(L-R): Kingo (Kumail Nanjiani), Makkari (Lauren Ridloff), Gilgamesh (Don Lee), Thena (Angelina Jolie), Ikaris (Richard Madden), Ajak (Salma Hayek), Sersi (Gemma Chan), Sprite (Lia McHugh), Phastos (Brian Tyree Henry) and Druig (Barry Keoghan) in Marvel Studios' ETERNALS. (Photo courtesy of Marvel Studios)
(L-R): Kingo (Kumail Nanjiani), Makkari (Lauren Ridloff), Gilgamesh (Don Lee), Thena (Angelina Jolie), Ikaris (Richard Madden), Ajak (Salma Hayek), Sersi (Gemma Chan), Sprite (Lia McHugh), Phastos (Brian Tyree Henry) and Druig (Barry Keoghan) in Marvel Studios' ETERNALS. (Photo courtesy of Marvel Studios)

The movie also features Game of Thrones star Kit Harington as Dane Whitman, who we meet at the beginning of the film in present-day London, where he works at the Natural History Museum, and has a close relationship with Sersi.

Many of the characters in Eternals were actually swapped from men in the comics to women in the movie, including Hayek’s character Ajak, a decision that director and co-writer Chloé Zhao (Nomadland) revealed made her particularly interested in joining this project.

“When I came to the process at the beginning I read a treatment that I believe Kevin [Feige] made and the team at Marvel Studios put together, and those decisions were made and it's probably one of the reasons that really drew me to it,” Zhao said. “It was very specifically chosen, like the leader of the team, to be a mother figure.”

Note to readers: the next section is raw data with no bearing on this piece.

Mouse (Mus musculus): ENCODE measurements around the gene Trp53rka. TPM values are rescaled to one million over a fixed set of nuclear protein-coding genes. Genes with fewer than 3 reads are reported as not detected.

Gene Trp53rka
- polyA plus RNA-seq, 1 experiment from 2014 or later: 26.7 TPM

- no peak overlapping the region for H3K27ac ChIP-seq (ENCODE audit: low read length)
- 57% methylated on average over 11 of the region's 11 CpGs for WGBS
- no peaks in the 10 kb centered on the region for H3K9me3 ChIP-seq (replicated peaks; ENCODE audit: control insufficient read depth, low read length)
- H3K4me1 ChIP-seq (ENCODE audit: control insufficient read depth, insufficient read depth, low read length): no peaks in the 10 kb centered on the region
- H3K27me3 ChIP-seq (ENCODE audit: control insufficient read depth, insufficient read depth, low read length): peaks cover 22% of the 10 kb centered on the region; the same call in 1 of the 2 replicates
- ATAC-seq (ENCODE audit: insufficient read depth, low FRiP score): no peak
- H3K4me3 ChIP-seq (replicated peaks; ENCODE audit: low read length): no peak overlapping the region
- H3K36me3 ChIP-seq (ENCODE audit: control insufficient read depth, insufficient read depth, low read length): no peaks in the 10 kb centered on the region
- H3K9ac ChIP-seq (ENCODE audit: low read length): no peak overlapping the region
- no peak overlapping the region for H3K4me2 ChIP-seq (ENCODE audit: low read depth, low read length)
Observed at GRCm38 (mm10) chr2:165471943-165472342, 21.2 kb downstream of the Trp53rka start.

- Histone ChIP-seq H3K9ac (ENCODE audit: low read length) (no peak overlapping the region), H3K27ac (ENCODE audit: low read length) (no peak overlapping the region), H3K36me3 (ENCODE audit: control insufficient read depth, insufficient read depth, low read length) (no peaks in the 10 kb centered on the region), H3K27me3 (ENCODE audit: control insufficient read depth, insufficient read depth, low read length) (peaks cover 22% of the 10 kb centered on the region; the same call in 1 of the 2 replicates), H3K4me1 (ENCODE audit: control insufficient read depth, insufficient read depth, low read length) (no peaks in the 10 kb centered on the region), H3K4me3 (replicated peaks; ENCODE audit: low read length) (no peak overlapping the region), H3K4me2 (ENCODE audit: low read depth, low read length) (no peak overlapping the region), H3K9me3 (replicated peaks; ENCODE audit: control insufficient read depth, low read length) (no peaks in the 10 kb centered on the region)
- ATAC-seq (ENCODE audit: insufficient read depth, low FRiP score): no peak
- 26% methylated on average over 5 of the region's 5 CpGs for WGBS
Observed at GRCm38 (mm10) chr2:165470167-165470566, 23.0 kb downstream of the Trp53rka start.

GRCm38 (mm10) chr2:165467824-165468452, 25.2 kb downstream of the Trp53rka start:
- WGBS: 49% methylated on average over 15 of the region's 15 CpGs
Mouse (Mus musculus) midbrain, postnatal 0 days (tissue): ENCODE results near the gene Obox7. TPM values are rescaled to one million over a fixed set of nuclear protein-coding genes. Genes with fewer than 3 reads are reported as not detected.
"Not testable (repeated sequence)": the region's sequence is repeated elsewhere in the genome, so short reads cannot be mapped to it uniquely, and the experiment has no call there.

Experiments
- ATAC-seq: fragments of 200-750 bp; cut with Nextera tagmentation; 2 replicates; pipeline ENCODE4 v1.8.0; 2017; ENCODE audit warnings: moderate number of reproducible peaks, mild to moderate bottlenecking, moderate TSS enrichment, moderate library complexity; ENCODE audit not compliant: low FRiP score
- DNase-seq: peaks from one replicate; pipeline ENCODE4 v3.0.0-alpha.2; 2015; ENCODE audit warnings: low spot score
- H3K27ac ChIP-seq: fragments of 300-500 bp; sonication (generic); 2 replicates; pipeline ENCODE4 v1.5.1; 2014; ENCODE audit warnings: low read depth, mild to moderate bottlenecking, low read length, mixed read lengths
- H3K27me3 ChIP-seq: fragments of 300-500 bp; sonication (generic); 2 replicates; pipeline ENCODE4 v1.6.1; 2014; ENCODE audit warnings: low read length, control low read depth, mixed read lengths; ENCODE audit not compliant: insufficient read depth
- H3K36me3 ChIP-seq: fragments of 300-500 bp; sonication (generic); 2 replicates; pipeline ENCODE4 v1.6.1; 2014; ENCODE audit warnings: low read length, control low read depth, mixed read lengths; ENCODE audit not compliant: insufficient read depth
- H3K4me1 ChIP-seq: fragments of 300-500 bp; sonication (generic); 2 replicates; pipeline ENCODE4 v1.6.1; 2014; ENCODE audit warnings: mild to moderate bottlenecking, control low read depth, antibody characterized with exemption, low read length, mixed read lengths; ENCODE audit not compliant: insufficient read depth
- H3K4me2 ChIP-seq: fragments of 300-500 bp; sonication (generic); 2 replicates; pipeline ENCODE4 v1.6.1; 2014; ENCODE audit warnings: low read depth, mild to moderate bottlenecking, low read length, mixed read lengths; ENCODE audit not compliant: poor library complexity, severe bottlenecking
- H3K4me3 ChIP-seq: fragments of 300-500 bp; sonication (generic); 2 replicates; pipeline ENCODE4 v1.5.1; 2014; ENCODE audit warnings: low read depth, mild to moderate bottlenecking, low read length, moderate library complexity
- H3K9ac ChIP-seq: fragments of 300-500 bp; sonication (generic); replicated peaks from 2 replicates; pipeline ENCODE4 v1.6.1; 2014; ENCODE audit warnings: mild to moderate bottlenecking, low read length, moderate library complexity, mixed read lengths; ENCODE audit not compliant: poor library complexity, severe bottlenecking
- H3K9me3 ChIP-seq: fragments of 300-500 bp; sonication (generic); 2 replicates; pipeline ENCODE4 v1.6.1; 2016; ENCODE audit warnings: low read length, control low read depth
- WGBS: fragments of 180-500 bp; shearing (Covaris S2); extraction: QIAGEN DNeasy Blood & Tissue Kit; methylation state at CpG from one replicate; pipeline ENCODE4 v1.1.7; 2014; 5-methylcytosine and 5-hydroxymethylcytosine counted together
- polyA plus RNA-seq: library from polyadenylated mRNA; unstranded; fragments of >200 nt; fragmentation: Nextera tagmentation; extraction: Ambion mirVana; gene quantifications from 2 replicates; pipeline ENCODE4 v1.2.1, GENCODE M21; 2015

Kevin Feige, president of Marvel Studios, added that the goal was to authentically represent humanity.

You can't do the history of humanity without the heroes looking like a cross-section of humanity, and that was really what the goal was.Kevin Feige, president of Marvel Studios

(L-R): Makkari (Lauren Ridloff) and Druig (Barry Keoghan) in Marvel Studios' ETERNALS. (Photo courtesy of Marvel Studios)
(L-R): Makkari (Lauren Ridloff) and Druig (Barry Keoghan) in Marvel Studios' ETERNALS. (Photo courtesy of Marvel Studios)

'This is how things should always have been'

Actor Kumail Nanjiani praised Zhao’s approach to tackling this story, being recognized for the diversity of its cast and storyline, but executing the production in a very “natural” way.

“Obviously, the diversity of the cast in this team is something we talk about a lot but the way she approached it was so interesting,” he said. “It wasn't as if to make a point, it's as if to say, ‘this is how things should always have been,’ it felt extremely natural.”

Eternals also features Marvel’s first Deaf superhero, Makkari played by Lauren Ridloff, using American Sign Language throughout the film, also showcasing a particularly special, natual bond between Makkari and Druig (Barry Keoghan).

“Chloé, under her brilliant direction, wanted us to imply that there was a lot more to Druig and Makkari, and I feel like that what actually brought them together is that...they're both very impatient and they both have a lot of power,” Ridloff explained at a press conference for the movie.

Zhao added that Ridloff and Barry Keoghan actually naturally started to riff a lot on set, educating the on-screen development of those two characters.

“You started to improvise and I go, ‘wait what’s happening, sparks everywhere,’ because initially that was not the intention,” Zhao said. “I think really it was from you guys meeting that we saw that and go, maybe we should play into it.”